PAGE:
• Clean_power 5.1

      Observer (Tokoroa) says: The Labor Party (sic) cannot look to gaining numbers until jobs dry up in big numbers right across the nation. That, plus a plus a punishing rise in rental costs; and mortgages; and basic food items.

      You expect the economy to deteriorate and things get worse for Labour to gain numbers? is that your prediction or your desire? Shouldn’t we all want the best, not the worst, for New Zealand?

    • Gosman 5.2

      You are expecting inflation and job numbers to radically change direction to where they are now. Good luck with that as an election winning strategy.

      • Colonial Rawshark 5.2.1

        If GFC 2 + dairy perfect storm does hit, National will be the political beneficiaries of it, not Labour.

  6. Hi Anthony,

    No old comments have been deleted. But 250,000 or so of them have had to go into moderation as some very old comments had comment spam which breached Google Adsense policies.

    Trying to delete the spam comments one at a time proved impossible, so we moved all old comments into moderation, and as I get time I manually approve batches of 100 or so at a time, if they are compliant.

    So eventually all the non-spam old comments will be visible again.

    • r0b 6.1

      Hi David – Thanks for the explanation. Very pleased that KB comments will be returning for the record. Big job you have on your hands there…

    • weka 6.2

      “as some very old comments had comment spam which breached Google Adsense policies.”

      What does that mean?

      • dukeofurl 6.2.1

        This is what that means:

        Adult content
        Content that advocates against an individual, group, or organization
        Copyrighted material
        Drug, alcohol, and tobacco-related content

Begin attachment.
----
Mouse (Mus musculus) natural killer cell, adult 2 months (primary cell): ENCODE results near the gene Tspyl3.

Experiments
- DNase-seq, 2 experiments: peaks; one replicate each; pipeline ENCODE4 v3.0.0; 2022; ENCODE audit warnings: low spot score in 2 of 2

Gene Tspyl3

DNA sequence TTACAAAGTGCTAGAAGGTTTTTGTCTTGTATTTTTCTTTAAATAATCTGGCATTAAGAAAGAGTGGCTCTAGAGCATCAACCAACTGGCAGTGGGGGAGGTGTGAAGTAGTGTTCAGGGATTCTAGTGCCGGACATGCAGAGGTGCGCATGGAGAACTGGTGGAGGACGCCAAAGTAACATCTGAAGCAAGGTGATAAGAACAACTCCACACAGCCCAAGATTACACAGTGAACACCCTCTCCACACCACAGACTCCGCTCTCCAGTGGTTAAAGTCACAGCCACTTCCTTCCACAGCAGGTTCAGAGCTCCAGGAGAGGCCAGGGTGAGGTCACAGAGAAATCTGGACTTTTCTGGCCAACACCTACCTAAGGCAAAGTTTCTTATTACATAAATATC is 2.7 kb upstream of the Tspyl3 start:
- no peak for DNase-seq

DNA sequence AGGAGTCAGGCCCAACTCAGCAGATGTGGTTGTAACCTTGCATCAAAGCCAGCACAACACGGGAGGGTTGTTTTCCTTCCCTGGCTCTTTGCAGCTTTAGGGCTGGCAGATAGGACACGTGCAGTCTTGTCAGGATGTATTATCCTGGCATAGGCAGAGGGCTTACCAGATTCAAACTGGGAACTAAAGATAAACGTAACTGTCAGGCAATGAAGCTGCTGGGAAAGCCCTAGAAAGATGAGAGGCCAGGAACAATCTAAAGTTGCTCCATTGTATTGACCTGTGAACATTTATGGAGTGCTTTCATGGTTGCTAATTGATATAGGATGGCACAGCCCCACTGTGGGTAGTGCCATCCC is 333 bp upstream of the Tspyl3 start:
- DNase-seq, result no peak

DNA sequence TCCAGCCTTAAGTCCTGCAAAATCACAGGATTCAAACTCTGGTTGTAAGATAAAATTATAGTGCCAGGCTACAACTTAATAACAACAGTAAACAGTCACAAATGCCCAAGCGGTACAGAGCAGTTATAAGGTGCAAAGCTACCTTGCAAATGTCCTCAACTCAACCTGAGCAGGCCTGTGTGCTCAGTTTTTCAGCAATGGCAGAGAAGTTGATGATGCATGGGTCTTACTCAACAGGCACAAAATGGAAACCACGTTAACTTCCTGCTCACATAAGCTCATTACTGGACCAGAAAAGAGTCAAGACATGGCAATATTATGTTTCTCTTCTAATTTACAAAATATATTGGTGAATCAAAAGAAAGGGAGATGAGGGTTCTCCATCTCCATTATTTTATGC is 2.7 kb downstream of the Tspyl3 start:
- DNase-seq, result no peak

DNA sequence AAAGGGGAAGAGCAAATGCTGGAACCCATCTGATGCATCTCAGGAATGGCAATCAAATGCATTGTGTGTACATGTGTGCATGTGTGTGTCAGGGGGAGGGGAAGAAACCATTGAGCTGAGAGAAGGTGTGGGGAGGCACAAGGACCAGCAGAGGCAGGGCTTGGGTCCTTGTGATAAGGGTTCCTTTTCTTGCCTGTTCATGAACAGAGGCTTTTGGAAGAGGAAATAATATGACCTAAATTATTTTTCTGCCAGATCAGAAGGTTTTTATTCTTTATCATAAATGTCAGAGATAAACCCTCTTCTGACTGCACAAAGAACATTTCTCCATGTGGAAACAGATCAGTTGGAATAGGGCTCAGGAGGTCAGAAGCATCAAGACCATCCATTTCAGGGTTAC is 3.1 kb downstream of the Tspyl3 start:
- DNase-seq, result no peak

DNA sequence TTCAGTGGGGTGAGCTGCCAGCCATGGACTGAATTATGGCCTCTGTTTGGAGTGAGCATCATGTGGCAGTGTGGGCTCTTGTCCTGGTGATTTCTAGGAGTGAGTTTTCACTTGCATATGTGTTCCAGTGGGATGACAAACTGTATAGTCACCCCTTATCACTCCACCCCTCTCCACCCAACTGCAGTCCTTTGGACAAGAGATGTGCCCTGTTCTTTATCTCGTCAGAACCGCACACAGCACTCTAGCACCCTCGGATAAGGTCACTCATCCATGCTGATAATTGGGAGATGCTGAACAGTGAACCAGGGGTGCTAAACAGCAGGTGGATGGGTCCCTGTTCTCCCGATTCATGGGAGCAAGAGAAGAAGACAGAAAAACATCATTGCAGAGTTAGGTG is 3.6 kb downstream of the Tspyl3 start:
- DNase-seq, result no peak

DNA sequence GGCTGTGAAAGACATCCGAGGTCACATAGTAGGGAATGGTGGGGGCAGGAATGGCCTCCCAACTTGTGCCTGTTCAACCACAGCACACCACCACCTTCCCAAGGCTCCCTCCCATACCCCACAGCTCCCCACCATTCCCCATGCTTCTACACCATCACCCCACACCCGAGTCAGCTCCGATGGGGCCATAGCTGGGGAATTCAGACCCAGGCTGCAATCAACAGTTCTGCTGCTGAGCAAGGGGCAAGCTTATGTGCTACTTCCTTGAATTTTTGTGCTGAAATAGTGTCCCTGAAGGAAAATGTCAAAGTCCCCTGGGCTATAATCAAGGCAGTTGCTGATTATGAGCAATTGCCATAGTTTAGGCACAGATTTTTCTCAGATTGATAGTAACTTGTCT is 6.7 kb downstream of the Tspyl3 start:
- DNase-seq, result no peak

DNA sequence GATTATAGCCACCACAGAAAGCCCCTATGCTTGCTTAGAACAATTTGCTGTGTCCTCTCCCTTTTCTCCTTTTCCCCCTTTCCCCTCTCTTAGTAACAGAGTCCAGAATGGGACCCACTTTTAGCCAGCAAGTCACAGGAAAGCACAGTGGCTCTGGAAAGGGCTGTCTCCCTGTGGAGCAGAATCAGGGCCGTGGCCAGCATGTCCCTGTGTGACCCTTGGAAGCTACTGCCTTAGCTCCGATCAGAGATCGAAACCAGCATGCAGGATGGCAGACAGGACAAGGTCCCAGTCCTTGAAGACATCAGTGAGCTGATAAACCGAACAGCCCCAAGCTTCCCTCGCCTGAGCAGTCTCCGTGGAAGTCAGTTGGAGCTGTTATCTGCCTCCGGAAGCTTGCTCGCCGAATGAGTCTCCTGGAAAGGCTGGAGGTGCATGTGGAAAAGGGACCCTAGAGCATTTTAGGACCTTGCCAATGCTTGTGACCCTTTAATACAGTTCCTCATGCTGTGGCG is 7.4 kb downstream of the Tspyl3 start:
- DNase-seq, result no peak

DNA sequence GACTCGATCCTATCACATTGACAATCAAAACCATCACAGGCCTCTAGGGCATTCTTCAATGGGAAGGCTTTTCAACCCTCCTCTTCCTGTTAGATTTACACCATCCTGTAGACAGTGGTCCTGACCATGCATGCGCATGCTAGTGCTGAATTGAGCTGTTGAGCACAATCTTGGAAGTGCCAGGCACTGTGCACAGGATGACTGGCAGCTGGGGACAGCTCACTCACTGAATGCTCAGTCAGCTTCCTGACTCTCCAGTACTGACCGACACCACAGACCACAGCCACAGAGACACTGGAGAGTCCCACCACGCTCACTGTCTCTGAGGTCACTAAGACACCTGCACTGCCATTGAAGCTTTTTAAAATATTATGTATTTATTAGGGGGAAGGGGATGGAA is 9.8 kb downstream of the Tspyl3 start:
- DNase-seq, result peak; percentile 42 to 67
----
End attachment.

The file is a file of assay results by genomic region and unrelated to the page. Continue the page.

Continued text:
Hacking and cracking content
        Sites that offer compensation programs (“pay-to” sites)
        Sites that use Google Brand features
        Violent content
        Weapon-related content
        Other illegal content

        support.google.com/adsense/answer/1348688?hl=en

        Its basically a hidden nanny state for advertisers, but since its all about the dollar and its Google we have nothing to worry about.

      • Psycho Milt 6.2.2

        I think he meant “some very old posts had comment spam.” If you don’t block commenting on old posts, the old posts build up an encrustation of comments from Indian chaps who just happened past and were very impressed with the quality of your blog, and by the way they have this excellent link you should follow. Google adsense then identifies your blog as hosting spam and you’re in breach of their policies until you tidy up.

        • weka 6.2.2.1

          Thanks, I thought it was something like that but 250,000 comment seemed a lot to remove in one go, and I was wondering about the overlap with what felix and others are talking about below, esp Lanth’s comment about removing other comments too.

        • dukeofurl 6.2.2.2

          Most blogs deal with that by closing comments say 10 or 20 days later.

          And hasnt the blog had a enrolled poster policy for some time, and new commenters go into moderation for a time.

          • lprent 6.2.2.2.1

            The spammers aren’t the target of the adsense policies. I suspect that it is largely a residual crust of the misogynists, bigots and racists.

            https://support.google.com/adsense/answer/1348688?hl=en

            We allow 30 days here based on some of the marathon arguments that have gone on in old posts periodically.